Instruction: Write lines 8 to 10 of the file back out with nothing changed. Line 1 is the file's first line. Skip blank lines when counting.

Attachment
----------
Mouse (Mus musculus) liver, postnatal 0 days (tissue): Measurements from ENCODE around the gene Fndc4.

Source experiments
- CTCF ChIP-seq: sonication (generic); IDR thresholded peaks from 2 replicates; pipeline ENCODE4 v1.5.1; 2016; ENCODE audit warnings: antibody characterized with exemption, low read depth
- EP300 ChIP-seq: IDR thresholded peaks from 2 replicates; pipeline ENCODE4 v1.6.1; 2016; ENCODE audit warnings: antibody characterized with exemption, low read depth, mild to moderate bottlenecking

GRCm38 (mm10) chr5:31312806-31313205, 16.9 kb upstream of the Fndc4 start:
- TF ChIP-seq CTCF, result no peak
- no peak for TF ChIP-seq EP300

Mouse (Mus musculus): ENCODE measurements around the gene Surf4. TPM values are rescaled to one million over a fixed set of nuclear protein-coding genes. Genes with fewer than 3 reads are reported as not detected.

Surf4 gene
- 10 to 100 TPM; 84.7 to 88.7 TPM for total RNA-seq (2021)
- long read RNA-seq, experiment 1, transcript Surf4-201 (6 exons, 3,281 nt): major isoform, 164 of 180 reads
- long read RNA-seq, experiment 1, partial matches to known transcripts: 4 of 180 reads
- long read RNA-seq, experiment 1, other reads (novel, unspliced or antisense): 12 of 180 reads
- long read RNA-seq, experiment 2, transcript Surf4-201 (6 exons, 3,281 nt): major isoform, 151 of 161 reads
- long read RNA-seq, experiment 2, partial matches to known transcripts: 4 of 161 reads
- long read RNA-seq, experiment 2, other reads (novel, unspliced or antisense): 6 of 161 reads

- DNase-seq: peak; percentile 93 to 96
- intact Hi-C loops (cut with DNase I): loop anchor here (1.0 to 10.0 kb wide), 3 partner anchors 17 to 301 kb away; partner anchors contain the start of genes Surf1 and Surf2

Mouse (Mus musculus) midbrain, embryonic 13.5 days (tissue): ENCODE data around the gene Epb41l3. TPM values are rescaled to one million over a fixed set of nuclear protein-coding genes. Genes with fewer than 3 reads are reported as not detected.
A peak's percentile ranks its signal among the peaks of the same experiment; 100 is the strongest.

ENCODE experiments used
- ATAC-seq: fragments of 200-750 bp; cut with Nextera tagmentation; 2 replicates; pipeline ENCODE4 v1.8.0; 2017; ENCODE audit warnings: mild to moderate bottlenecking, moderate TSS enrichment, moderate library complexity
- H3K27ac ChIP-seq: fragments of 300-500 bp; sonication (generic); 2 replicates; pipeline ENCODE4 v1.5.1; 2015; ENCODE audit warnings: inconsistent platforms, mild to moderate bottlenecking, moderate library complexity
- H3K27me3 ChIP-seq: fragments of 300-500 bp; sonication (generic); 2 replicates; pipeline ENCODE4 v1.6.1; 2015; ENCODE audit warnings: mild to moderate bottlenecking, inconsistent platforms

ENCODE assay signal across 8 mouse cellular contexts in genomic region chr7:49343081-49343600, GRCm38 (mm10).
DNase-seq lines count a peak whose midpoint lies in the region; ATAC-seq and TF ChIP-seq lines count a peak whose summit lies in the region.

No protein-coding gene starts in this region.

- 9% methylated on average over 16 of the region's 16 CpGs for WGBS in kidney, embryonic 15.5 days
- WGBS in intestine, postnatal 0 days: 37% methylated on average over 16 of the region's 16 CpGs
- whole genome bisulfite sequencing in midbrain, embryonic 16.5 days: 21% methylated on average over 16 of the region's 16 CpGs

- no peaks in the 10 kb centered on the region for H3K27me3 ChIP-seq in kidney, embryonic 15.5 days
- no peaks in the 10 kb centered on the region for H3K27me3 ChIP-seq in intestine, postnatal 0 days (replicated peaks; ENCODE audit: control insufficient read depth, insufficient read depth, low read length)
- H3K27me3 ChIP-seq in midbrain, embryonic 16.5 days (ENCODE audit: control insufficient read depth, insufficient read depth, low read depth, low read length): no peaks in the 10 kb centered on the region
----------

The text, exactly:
Mouse (Mus musculus): ENCODE measurements around the gene Surf4. TPM values are rescaled to one million over a fixed set of nuclear protein-coding genes. Genes with fewer than 3 reads are reported as not detected.

Surf4 gene
- 10 to 100 TPM; 84.7 to 88.7 TPM for total RNA-seq (2021)